Thursday, December 11, 2008

The Linoleum Homestead

There seems to be a direct correlation between my escalating descent into a world where making is tantamount to breathing and my compelling desire to leave urbanity for a rural existence. I long for space, solitude, time to experience and experiment. How wonderful it would be to whittle away the daylight hours baking pies, crocheting pies, wearing pies...Ahem. Yep, I am ready to leave the hectic pace of my current existence behind, flee the 9-6 toil of cube farm life, shed the confines of my multi-family abode and head out to more sparse pastures, far, far away from the urban topographic maze I currently inhabit. I want to have the space and time to just live and breathe and relax and work with my hands. This is what I call bliss.

You see, I am an individual who finds great joy in mundane, repetitive activities that bear fruits. The shine of the kitchen counter surface after buffing, the diminutive band of stitches dotting the hem of a garment freshly sewn, myriad interconnected loops composed with needles, hook and hands, fleshy, yeasty dough coaxed into mound by kneading, wool loosed into a thin veil and drawn into an endless pirouette about the bobbin of my spinning wheel while treadling. As I said previously, to have the time to dedicate my day to such circumstance would be nothing short of my own personal heaven, but alas, such is not my lot in life. For better or for worse (depending upon my mood), I find myself the epitomical urban career girl, days occupied by a barrage of emails, memos, meetings and conference calls, only to find retreat in the hour long snippets of crafting during my lunch hours. For me, the bulk of my creative freedom happens after the sun has set, when the sky has dimmed and the city is slumbering.

Although I long for wide open spaces and the time to devote to my creative freedom while the sun is high in the sky, I will tell you that, for the most part, I have come to terms with my current living, working and creating lifestyle. I actually do rejoice in the mostly successful urban homestead that I've created. Sure, our condo is cramped. I have frame looms adorning the living room walls and spinning wheels dotting the floorscape. My butter churn is small by necessity, but quite mighty nonetheless. I don't have the room for any fuzzy barnyard buddies, but we do cohabitate with our share of friends hailing from the animal kingdom, as will most likely always be the case. But the best part of my urban homestead existence is the fact that I have lots of opportunities to expand my crafty and culinary frame of reference due, in large part, to the fact that I live in an urban area ripe with resources. Knowledgeable friends and acquaintances, classes and workshops galore all enhance my artsy, craftsy and cooksy skill sets and although I voice my share of complaints about the fact that I am, for all intensive purposes, the main breadwinner at ChezLinoleum, my income affords me the luxury to experience and experiment with much of what the crafty world around me has to offer.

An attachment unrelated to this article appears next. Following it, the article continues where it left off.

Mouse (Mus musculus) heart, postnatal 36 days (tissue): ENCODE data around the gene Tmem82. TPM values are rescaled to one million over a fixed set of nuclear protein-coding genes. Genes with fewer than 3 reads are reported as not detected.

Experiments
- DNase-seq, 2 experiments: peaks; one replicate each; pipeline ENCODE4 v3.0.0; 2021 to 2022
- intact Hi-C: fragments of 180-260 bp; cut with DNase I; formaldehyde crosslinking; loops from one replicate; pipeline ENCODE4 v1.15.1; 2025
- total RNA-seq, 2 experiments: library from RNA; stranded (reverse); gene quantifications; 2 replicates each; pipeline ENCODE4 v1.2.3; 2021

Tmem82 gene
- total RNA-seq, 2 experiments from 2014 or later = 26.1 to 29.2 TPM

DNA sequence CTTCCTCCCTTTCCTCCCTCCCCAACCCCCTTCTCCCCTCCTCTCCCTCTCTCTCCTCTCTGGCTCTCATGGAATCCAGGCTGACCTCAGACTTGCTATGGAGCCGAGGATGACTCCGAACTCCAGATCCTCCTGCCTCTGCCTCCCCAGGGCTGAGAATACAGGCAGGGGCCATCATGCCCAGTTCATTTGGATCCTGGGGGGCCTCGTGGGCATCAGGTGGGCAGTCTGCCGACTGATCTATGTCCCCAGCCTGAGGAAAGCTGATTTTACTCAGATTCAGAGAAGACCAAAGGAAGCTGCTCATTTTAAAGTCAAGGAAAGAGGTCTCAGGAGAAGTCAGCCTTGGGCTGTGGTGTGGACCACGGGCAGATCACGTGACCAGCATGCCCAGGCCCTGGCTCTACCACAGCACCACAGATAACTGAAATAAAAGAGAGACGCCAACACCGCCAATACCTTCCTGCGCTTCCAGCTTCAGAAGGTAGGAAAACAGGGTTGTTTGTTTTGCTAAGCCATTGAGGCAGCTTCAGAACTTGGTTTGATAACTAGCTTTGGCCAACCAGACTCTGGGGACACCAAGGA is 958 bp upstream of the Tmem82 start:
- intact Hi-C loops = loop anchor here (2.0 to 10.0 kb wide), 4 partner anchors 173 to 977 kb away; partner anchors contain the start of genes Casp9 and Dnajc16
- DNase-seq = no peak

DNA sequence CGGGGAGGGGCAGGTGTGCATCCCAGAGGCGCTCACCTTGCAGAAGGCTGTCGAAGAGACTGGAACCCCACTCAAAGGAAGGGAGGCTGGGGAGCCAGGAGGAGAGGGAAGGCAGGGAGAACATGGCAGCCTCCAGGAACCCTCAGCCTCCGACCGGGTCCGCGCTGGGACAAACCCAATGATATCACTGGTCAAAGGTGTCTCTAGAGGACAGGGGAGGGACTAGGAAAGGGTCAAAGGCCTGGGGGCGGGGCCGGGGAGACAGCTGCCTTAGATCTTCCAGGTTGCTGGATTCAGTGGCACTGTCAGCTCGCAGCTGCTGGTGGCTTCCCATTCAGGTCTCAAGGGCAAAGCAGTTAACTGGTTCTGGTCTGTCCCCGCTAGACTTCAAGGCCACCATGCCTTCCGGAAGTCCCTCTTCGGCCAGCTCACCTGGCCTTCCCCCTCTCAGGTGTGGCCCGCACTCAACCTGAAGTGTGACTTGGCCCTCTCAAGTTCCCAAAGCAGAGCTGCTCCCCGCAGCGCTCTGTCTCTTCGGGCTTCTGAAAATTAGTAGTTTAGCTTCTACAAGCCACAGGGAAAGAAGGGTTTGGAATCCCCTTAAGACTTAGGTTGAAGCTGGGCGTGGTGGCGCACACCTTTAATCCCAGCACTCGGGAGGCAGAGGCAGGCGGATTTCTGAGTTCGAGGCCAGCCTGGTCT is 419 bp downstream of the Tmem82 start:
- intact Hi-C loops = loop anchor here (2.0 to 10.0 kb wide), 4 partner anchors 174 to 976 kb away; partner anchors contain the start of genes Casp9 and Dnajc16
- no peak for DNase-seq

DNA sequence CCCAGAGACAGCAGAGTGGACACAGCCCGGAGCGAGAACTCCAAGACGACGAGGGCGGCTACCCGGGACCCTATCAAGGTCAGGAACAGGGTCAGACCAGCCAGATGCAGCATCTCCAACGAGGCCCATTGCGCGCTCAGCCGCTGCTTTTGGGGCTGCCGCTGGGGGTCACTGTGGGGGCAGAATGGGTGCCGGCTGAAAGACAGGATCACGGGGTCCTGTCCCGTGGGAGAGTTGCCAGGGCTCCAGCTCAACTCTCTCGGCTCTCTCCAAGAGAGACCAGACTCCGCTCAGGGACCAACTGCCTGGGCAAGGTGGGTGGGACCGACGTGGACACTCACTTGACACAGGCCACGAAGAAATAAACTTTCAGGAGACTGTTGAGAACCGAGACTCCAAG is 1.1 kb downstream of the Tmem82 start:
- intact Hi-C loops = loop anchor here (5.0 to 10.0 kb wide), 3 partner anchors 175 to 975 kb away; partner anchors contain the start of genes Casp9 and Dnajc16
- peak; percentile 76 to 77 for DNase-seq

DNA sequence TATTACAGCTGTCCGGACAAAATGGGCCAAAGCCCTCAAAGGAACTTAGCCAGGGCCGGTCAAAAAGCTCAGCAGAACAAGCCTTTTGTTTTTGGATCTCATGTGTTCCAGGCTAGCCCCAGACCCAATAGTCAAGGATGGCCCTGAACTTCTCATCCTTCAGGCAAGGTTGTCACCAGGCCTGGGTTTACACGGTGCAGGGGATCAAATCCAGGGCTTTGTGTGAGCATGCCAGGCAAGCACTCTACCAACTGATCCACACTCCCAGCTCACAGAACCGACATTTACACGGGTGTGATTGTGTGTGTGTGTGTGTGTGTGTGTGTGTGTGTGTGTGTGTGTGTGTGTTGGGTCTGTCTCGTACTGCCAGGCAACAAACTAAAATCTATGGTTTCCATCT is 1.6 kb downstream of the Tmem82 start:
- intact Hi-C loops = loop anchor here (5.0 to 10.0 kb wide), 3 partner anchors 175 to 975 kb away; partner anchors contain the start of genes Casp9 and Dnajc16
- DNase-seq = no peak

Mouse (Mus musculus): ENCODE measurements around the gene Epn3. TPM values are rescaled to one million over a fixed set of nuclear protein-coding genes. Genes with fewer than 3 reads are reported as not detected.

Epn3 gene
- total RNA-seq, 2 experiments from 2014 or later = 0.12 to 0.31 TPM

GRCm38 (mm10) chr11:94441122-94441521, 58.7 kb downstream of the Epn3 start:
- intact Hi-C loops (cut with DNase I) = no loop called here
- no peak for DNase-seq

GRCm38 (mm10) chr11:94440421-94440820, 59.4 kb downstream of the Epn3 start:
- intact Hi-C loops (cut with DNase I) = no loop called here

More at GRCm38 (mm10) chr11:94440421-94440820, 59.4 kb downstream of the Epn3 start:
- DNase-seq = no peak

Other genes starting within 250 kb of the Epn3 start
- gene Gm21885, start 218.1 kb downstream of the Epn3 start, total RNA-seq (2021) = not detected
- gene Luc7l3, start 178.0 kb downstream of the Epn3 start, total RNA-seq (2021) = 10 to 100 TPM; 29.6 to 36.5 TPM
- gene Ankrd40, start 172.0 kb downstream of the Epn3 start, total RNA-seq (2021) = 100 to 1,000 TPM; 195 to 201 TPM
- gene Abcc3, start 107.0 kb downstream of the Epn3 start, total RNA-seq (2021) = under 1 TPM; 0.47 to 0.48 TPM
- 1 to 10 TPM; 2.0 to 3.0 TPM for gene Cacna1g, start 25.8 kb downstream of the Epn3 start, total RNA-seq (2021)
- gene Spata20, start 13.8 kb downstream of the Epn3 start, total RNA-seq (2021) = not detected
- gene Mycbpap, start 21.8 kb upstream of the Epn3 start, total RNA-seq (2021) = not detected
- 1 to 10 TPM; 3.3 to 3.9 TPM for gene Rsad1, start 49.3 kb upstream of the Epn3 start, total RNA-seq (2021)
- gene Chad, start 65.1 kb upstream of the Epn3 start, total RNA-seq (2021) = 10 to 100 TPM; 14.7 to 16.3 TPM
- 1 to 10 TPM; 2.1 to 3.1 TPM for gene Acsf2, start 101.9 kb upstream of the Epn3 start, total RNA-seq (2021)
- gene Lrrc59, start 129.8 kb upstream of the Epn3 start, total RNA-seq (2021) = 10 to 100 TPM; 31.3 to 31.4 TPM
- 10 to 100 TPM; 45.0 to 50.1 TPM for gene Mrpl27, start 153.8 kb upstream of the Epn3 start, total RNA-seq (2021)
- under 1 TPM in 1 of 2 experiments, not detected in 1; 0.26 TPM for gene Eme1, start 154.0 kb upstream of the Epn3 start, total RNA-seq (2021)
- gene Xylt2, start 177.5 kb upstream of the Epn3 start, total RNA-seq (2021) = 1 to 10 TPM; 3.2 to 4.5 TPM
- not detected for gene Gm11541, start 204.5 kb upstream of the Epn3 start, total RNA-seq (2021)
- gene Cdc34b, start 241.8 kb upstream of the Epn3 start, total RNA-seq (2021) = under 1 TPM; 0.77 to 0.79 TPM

So for the moment, my exodus from urbanity to all things rural is but a dream. In the meantime, I shall fill my urban nights and weekends crafting it up to the best of my ability, attending my weekly SNB meetings, taking classes at the Urban Craft Center and the Sewing Arts Center, teaching the uninitiated how to wield hook and needles at Abuelita's Knitting and Needlepoint and hey, I may even engage in a cooking class or two. Then, when the time comes for me leave the bright lights of the big city for a less populated locale, I'll be ready to soar in my new environ, my crafty bag of tricks overflowing. For now, I'll keep the dream alive and imagine a future filled with spinning wheels, butter churns, homemade cheese, lots of yarn and a feelings of utter fulfillment. Wait, that last statement characterizes my current lifestyle! Okay, absent the cow and pasture and sparse country lane. I guess I can live without those other things...for now.


Lady Euphoria Deathwatch said...

Hi Lady Linoleum,

I have had both worlds and am currently living the rural life. And I have to say that I've never had less time to craft as I do now. And that includes having a house full of kids back in the day. Rural life comes with a whole lot of work.

To tell you the truth I'd rather be in your shoes some days.

Sincerely, Lady Euphoria

Anonymous said...

I love your crocheted items! I especially love the look of the ear flap hat in the crochetme magazine. I need to subscribe to that! Do you have any more pics of the hat? It's so gorgeous!

yarn pirate said...

hallelujah! i'm in the same boat!

Anonymous said...

I left a big city in TX for a small city in OR 10 months ago and my gosh it's been awesome! My life has been so much easier not to mention the cost of living going down. Art and creativity are awesome in Eugene. Come check it out.

Claire MW said...

I feel your angst. I was in that situation until February 2008, when I moved outside of town onto 8.5 acres. I still work in an office every day, practicing patent law and being at the mercy of a telephone and having a hectic meeting schedule, and I do have a longer commute now, but I come home to utter bliss (and hard work in the barn!) and I love it. It is possible to bridge the gap between the worlds. The only thing is, it really does make it that much harder to actually get in the car and go to work when the sun is shining, the chickens are playing, the goats stare at me longingly, and my heart aches to play in the pasture all day. But without the work, the farm would not be, so I keep things in perspective.

CharacterGirl said...

Yes, yes and yes!! And oooooh, you know how to make cheese??

You are a complete marvel!